quality and ensure that current staff members                  Setting a New Agenda for Research and Action. Nairobi: Population Council,
                                                                                         1998; Bullock J. Raising awareness of emergency contraception. Community
                          have received the youth-friendly services training.            Nurse 1997;3(7):28-9; Sucato GS, Gardner JS, Koepsel TD. Adolescents’
                          After pharmacies are prepared to offer youth-friendly          use of emergency contraception provided by Washington State pharmacists.
                          services, more focused efforts are also needed                 J Pediatr Adolesc Gynecol 2001;14(4):163-69.

                          with youth. Clear information is needed for clients,           3. Skibiak.
                          including referrals to services through product                4. Mayhew S, Khone N, Pepin J, et al. Pharmacists’ role in managing sexually
                          package inserts. IEC materials for youth need                  transmitted infections: policy issues and options for Ghana. Health Policy
                                                                                         Plann 2001;16(2):152-60.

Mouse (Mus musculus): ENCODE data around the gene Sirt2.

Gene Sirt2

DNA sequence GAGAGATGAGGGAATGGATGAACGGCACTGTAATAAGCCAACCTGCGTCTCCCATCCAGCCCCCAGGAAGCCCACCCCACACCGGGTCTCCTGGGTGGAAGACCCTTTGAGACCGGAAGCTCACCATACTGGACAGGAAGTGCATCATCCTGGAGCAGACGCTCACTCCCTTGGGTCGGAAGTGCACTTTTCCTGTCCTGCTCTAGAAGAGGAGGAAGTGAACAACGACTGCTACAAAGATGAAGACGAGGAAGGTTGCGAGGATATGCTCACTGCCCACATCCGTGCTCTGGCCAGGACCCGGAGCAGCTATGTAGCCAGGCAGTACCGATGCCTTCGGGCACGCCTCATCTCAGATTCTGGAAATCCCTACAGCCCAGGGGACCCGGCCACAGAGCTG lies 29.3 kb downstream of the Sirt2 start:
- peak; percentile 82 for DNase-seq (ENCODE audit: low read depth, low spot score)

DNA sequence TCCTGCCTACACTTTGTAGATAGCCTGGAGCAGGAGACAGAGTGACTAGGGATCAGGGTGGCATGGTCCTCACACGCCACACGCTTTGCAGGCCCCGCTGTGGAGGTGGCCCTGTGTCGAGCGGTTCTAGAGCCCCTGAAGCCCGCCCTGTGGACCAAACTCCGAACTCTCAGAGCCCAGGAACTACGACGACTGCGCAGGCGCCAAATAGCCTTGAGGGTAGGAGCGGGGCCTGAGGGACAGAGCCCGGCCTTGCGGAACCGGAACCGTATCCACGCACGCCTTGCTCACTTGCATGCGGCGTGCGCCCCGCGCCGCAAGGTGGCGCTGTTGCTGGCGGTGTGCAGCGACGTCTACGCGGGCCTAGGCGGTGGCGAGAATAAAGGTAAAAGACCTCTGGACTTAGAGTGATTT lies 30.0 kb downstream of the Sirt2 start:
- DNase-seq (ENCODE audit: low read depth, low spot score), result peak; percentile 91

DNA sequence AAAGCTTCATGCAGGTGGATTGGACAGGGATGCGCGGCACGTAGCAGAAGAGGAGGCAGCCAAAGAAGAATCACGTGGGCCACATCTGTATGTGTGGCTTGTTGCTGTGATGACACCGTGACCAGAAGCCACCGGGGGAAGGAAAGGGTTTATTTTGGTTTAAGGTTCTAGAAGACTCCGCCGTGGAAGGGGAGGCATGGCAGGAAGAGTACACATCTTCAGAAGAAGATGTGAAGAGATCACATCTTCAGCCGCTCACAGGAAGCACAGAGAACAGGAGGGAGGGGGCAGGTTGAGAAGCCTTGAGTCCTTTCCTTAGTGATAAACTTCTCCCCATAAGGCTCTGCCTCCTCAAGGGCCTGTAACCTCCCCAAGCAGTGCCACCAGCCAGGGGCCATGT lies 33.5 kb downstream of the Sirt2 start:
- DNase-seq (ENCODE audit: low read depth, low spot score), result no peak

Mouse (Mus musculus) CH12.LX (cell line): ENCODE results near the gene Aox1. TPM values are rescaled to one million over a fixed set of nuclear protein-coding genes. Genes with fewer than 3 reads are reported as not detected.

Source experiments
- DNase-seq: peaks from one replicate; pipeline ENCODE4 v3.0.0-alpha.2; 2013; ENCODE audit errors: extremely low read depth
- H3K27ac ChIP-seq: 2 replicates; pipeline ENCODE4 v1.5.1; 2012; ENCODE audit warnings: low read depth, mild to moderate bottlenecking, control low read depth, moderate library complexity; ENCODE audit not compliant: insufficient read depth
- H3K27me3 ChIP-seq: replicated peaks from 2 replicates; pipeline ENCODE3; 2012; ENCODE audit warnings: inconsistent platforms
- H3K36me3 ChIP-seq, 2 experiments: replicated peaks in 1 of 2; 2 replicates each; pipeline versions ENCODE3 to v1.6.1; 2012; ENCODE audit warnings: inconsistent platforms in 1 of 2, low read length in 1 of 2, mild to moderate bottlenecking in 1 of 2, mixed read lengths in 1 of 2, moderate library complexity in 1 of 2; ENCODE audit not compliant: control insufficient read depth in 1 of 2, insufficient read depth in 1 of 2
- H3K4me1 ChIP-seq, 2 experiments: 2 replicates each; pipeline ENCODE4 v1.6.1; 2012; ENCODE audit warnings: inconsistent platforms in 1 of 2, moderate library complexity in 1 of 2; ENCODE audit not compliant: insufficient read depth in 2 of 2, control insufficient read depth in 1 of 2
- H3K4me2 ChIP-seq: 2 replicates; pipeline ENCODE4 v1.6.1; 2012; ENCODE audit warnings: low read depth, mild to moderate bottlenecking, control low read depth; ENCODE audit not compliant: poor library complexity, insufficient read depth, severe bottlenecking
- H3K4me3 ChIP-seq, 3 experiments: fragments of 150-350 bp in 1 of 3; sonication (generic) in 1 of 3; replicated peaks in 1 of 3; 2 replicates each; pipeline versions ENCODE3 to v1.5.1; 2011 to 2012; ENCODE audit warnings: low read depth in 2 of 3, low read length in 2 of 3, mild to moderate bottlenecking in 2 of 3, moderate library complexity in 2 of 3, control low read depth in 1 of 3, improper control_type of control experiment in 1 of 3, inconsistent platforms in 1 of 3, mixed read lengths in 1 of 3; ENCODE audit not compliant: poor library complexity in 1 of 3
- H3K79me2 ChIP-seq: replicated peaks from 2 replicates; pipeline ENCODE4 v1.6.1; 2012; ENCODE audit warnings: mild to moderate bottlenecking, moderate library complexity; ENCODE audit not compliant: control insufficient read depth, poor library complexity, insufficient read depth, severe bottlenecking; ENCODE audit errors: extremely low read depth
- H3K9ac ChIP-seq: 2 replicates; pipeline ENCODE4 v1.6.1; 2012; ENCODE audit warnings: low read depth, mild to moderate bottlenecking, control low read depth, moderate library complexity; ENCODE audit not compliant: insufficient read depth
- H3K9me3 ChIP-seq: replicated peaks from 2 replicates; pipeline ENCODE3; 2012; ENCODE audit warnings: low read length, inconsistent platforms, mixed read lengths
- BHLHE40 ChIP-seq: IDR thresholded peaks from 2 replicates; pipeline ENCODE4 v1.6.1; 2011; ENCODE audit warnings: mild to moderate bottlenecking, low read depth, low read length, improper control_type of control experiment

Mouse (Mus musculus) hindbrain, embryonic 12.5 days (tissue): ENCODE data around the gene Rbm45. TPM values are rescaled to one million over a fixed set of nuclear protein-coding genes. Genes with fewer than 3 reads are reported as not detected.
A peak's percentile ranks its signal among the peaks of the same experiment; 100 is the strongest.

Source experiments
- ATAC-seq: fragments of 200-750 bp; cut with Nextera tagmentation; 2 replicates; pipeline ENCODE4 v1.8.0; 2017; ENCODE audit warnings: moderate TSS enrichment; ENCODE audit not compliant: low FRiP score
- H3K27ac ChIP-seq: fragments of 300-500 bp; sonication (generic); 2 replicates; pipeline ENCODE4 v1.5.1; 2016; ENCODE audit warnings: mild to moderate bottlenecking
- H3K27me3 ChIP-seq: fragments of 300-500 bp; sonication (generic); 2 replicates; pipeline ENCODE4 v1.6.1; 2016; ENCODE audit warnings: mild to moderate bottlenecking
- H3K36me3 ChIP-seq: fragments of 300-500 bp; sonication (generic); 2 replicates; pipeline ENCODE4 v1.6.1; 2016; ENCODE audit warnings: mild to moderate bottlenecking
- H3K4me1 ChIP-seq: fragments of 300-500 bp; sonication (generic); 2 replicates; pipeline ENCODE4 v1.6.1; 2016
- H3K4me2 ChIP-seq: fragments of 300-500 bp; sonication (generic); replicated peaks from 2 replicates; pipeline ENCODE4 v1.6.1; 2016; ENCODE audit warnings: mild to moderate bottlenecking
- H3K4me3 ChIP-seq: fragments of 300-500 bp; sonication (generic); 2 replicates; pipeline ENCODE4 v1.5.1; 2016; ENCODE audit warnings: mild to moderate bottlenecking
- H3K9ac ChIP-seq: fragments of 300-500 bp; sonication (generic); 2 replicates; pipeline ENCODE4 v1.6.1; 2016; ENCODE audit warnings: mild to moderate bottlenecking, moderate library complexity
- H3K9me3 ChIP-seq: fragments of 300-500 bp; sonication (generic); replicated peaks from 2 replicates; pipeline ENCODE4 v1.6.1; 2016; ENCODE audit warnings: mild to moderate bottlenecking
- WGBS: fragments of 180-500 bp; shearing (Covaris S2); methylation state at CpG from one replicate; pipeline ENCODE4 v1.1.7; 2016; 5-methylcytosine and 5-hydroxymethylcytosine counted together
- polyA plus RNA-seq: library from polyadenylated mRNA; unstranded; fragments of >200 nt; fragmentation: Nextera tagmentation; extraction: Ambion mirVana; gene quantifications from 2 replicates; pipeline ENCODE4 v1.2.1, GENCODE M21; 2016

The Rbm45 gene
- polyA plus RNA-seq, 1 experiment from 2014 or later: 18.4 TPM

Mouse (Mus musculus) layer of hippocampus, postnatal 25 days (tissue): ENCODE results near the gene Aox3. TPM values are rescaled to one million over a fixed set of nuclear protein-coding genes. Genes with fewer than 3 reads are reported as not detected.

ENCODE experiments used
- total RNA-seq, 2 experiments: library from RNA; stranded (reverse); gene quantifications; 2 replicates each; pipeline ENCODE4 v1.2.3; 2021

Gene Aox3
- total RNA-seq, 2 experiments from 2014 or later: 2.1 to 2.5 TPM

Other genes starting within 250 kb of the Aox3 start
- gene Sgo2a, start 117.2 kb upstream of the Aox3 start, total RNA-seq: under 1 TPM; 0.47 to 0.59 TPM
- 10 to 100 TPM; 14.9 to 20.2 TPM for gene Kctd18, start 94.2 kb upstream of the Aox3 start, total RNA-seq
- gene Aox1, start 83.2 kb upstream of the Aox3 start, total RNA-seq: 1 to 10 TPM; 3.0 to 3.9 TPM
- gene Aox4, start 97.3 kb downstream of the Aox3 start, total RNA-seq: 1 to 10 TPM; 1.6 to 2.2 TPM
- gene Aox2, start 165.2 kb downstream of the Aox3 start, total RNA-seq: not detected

to link the availability of services to a branding
                                                                                         5. Program for Appropriate Technology in Health (PATH). Increasing
                          system for youth-friendly pharmacies.                          youth access to services. Directions in Global Health 2004;1(1):4-5;
                                                                                         Beitz J. Increasing access to reproductive health services through
For more information,
please contact:           Adding youth-friendly pharmacies to the existing               pharmacists. Outlook 2004;21(2):1-8. Available:
                                                                               ; RxGen Pharmacy
                          range of services for youth can contribute to improv-          Project: Reaching Youth through Pharmacies. PATH.
                          ing the knowledge and use of services by youth                 Available: